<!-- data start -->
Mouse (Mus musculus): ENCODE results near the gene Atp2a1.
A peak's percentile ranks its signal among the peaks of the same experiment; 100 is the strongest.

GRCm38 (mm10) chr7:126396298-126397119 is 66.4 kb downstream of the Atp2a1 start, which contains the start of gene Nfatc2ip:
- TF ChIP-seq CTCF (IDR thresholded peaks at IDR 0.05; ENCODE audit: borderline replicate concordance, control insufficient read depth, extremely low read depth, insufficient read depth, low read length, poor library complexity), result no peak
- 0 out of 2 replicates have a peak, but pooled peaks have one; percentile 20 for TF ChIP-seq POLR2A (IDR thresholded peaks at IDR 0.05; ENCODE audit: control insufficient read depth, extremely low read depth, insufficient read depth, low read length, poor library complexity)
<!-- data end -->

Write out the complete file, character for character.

Mouse (Mus musculus): ENCODE results near the gene Atp2a1.
A peak's percentile ranks its signal among the peaks of the same experiment; 100 is the strongest.

GRCm38 (mm10) chr7:126396298-126397119 is 66.4 kb downstream of the Atp2a1 start, which contains the start of gene Nfatc2ip:
- TF ChIP-seq CTCF (IDR thresholded peaks at IDR 0.05; ENCODE audit: borderline replicate concordance, control insufficient read depth, extremely low read depth, insufficient read depth, low read length, poor library complexity), result no peak
- 0 out of 2 replicates have a peak, but pooled peaks have one; percentile 20 for TF ChIP-seq POLR2A (IDR thresholded peaks at IDR 0.05; ENCODE audit: control insufficient read depth, extremely low read depth, insufficient read depth, low read length, poor library complexity)